Name: Chenying Hsieh

Date: Wednesday Aug 7, 2019

Time: 2:00 pm
Location: Donald Bren Hall 4011
Committee: Nikil Dutt (Chair), Tony Givargis, and Ardalan Amiri Sani
Title: Cooperative Power and Resource Management for Heterogeneous Mobile Architectures
Heterogeneous architectures have been ubiquitous in mobile system-on-chips (SoCs). The demand from different application domains such as games, computer vision and machine learning which requires massive parallelism of computation has driven the integration of more accelerators into mobile SoCs to provide satisfactory performance energy-efficiently.These on-chip computing resources typically have their individual runtime systems including: (1) a software governor: continuously monitors hardware utilization and makes decisions of trade-off between performance and power consumption. (2) software stack: allows application developers to program the hardware for general purpose computation and perform memory management and profiling. As computation of mobile applications may demand all sorts of combinations of computing resources, we identify two problems: (1) individual runtime can often lead to poor performance-power trade-off or inefficient utilization of computing resources. (2) existing approaches fail to schedule subprograms among different computing resources and further lose the opportunity to avoid resource contention to gain better performance.
To address these issues, we propose a holistic approach to coordinate different runtime regrading application performance and energy efficiency in this dissertation. We first present MEMCOP, a memory-aware collaborative CPU-GPU governor that considers both the memory access footprint as well as the CPU/GPU frequency to improve energy efficiency of high-end mobile game workloads by performing dynamic voltage and frequency scaling (DVFS). Second, We present a case study executing a mix of popular data-parallel workloads such as convolutional neural networks (CNNs), computer vision filters and graphics rendering kernels on mobile devices, and show that both performance and energy consumption of mobile platforms can be improved by synergistically deploying these underutilized compute resources. Third, we present SURF: a self-aware unified runtime framework for parallel programs on heterogeneous mobile architectures. SURF supports several heterogeneous parallel programming languages (including OpenMP and OpenCL), and enables dynamic task-mapping to heterogeneous resources based on runtime measurement and prediction.The measurement and monitoring loop enables self-aware adaptation of run-time mapping to exploit the best available resource dynamically.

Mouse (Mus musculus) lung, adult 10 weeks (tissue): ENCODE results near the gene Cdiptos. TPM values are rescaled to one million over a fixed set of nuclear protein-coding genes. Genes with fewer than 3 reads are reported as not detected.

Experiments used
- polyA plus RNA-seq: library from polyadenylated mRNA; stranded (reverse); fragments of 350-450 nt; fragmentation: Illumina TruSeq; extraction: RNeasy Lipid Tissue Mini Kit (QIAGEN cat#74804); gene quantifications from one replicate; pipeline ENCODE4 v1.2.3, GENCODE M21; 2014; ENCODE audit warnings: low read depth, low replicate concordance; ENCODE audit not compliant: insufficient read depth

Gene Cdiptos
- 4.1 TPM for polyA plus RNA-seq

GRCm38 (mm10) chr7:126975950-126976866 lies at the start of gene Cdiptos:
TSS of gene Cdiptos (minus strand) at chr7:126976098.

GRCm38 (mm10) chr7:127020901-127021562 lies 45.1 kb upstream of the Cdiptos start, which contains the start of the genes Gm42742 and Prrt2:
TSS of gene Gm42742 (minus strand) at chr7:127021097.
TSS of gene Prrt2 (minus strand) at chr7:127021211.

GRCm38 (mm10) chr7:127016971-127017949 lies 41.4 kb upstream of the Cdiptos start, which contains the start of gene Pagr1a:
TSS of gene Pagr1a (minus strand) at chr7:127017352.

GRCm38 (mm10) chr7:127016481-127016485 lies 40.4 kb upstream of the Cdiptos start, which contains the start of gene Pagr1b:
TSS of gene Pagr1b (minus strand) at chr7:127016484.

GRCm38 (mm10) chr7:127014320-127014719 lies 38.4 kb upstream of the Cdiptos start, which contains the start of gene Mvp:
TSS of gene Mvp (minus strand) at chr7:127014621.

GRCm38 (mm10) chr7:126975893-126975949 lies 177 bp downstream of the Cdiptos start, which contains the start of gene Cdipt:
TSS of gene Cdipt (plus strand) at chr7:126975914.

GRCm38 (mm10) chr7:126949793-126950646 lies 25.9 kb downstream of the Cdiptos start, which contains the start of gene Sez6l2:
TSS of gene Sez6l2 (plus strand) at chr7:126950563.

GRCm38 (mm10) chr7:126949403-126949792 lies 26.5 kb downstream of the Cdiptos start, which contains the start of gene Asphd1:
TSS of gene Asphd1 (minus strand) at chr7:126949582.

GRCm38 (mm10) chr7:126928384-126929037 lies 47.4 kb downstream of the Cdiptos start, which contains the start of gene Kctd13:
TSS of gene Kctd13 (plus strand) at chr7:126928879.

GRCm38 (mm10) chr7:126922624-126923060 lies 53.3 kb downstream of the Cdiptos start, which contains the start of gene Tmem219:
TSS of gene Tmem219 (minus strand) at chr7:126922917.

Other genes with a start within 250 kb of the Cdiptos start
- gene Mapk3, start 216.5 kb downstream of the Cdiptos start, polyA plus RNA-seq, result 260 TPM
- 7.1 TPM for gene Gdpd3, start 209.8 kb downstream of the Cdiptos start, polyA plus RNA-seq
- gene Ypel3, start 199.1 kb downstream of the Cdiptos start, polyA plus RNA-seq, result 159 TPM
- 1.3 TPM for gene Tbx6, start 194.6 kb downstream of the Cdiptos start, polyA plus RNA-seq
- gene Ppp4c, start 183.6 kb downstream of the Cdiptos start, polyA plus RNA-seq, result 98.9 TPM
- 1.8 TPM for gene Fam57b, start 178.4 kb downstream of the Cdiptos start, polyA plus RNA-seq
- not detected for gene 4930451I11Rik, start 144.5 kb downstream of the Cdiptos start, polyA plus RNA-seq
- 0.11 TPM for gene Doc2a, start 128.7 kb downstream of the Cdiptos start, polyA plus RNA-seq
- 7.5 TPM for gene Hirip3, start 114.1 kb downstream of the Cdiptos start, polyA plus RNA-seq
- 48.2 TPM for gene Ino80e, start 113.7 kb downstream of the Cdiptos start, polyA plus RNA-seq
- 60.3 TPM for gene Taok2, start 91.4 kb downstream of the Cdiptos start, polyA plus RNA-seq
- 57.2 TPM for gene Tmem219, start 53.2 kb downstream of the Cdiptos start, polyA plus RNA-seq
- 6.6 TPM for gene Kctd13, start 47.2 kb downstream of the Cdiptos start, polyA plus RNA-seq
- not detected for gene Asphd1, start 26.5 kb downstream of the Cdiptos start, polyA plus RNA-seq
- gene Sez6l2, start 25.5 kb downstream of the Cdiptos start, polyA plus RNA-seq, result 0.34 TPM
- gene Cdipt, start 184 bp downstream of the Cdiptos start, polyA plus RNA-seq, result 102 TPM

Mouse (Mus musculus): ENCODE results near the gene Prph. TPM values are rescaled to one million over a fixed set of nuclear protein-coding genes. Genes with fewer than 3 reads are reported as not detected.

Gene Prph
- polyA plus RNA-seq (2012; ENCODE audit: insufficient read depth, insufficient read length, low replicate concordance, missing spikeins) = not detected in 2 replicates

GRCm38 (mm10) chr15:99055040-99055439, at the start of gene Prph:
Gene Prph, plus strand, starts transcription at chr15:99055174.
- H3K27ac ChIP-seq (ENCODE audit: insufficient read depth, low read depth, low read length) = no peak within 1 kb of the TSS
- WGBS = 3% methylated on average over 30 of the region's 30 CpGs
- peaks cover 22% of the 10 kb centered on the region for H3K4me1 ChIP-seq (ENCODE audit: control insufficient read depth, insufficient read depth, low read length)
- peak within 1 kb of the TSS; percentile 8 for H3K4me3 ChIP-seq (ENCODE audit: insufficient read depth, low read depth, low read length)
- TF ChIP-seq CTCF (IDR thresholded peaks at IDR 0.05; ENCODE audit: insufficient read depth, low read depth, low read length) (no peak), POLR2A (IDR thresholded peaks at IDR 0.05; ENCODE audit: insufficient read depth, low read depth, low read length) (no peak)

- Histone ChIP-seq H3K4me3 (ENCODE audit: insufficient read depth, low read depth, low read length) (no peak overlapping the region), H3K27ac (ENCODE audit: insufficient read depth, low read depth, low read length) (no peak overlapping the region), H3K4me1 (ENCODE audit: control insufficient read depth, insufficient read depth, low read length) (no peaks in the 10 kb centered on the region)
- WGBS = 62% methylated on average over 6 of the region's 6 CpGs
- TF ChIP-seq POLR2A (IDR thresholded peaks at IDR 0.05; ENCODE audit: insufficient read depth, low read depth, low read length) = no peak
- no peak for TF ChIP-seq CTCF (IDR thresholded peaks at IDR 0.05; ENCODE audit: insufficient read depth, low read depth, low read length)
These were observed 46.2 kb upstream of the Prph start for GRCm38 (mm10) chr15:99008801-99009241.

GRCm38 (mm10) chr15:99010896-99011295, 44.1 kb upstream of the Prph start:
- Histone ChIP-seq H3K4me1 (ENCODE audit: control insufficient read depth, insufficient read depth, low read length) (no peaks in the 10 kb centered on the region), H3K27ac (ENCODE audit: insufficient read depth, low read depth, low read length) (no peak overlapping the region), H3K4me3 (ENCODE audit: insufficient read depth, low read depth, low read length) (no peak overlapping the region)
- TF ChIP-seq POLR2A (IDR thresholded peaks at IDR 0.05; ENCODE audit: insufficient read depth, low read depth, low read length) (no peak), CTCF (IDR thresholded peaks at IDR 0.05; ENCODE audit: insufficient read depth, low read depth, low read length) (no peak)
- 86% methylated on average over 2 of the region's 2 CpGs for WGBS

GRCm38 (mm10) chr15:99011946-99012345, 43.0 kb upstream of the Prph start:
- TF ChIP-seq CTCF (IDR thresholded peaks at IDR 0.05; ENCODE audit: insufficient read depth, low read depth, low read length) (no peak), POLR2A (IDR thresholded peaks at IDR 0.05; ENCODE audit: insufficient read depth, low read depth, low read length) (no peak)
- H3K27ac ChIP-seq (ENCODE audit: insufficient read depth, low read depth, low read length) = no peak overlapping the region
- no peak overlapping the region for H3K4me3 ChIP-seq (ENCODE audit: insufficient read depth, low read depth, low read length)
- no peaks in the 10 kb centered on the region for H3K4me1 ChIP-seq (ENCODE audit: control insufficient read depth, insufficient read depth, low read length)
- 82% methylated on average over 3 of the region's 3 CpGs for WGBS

We implemented all the software components on real-world mobile SoCs and evaluate our proposed approaches with mobile games and mix of parallel benchmarks and CNN applications accordingly.